Portraiture and Risk
Inaugural lecture by Professor Melissa Percival
Portraiture tends to be regarded as a conservative genre, its purposes being to reinforce the status quo, consolidate power and mitigate absence or death. Conversely this lecture considers ways in which portraits can disrupt social and aesthetic norms even within pre-modern systems of patronage. Risk-taking by sitters and artists is explored through a range of portraits, primarily from eighteenth-century France. At this time of Enlightenment the emergence of capitalist society coincided with new philosophical ideas on human agency.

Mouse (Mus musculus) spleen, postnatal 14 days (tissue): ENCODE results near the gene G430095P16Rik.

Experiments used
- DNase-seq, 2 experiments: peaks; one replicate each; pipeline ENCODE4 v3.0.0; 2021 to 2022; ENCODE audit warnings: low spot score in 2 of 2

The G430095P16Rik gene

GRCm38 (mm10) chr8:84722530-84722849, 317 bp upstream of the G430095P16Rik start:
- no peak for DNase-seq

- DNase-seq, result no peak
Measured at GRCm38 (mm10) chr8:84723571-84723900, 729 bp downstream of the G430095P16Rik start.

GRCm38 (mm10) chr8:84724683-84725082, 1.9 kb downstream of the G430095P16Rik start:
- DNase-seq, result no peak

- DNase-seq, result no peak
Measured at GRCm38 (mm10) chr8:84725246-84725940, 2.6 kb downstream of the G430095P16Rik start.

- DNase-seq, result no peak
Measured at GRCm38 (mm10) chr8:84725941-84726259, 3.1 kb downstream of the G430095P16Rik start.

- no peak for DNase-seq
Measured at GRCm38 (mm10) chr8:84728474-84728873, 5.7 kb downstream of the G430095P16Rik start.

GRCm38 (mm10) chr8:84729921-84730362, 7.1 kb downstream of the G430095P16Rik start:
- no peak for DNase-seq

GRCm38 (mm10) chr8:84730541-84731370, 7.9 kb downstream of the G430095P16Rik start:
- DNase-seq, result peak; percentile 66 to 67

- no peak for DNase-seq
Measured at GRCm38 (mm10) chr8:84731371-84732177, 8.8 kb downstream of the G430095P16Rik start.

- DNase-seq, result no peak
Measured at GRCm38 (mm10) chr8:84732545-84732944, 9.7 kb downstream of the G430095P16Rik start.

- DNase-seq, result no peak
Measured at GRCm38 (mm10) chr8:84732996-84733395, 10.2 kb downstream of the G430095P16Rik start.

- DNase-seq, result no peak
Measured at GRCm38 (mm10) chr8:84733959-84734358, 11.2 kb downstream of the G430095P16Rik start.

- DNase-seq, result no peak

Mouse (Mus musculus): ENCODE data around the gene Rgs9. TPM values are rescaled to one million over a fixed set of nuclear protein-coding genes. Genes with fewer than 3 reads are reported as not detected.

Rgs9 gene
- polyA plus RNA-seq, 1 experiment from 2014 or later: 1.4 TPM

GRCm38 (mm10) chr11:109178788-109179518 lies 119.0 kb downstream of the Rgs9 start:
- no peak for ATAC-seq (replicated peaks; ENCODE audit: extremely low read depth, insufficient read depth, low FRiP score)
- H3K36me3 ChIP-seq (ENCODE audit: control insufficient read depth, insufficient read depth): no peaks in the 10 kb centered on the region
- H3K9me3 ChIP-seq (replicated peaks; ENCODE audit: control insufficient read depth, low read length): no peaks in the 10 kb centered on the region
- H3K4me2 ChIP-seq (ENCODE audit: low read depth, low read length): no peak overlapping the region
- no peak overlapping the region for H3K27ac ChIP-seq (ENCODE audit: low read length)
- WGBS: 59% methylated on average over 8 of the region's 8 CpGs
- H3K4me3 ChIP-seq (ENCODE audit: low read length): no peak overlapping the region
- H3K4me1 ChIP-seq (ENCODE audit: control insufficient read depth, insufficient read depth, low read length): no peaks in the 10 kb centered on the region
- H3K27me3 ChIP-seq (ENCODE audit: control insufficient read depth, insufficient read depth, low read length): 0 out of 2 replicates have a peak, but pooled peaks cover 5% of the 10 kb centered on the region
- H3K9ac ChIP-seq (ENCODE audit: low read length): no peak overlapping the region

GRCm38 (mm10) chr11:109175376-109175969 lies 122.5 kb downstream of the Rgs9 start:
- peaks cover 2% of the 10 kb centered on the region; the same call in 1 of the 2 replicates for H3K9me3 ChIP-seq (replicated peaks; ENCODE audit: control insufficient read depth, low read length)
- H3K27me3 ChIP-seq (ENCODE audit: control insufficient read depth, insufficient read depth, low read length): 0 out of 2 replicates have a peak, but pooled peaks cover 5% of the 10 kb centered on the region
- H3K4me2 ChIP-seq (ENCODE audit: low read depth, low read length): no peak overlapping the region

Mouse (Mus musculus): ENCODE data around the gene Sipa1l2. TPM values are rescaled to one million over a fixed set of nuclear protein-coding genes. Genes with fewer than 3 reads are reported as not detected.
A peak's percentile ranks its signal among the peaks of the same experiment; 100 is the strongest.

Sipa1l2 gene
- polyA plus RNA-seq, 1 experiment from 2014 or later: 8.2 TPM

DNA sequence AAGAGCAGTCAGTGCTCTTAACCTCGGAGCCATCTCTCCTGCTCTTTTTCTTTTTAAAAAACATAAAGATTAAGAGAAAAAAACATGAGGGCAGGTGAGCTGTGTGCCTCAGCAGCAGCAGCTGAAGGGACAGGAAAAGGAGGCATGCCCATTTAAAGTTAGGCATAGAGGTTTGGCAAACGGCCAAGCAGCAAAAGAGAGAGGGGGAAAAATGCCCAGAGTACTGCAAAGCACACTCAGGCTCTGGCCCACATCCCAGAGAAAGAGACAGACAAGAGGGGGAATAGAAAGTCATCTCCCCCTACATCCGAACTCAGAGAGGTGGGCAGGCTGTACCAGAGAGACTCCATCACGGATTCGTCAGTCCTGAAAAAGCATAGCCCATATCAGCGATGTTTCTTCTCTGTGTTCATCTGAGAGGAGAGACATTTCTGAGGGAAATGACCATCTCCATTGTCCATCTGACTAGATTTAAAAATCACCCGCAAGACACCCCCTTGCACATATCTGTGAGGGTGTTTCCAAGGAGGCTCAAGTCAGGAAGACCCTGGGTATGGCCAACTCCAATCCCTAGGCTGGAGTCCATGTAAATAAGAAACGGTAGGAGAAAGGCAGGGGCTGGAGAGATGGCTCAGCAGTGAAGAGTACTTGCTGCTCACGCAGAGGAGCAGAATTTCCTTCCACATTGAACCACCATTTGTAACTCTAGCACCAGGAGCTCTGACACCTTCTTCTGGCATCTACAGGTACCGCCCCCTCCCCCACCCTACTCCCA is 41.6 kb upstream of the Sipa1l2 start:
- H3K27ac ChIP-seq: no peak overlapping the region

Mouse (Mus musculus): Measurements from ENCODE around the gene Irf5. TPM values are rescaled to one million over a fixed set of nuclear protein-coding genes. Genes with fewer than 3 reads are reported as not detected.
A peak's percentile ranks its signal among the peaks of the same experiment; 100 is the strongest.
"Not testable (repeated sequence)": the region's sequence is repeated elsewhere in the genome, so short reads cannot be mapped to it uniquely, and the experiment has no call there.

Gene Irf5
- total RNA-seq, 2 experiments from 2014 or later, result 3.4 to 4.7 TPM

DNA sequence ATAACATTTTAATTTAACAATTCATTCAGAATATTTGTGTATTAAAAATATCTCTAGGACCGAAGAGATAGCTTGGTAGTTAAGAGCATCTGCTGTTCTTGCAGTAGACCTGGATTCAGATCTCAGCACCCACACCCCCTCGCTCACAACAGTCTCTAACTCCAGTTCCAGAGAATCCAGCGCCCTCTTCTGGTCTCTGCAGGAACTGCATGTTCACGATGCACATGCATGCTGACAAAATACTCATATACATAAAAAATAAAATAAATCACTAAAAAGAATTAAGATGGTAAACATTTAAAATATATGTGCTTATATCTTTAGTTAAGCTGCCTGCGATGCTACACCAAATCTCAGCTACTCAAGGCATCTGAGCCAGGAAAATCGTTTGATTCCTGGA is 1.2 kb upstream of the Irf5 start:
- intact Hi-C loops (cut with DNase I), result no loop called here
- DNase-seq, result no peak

|A Department of Modern Languages lecture|
|Date||4 October 2018|
|Time||17:30 to 18:30|
|Place||Streatham Court Old C |
This lecture will be followed by a drinks reception from 6.30 – 8.00pm in Streatham Court.
|Provider||Department of Modern Languages|
|Registration information||All are welcome to attend. To book a space, please RSVP to: firstname.lastname@example.org or 01392 7263|
Streatham Court Old C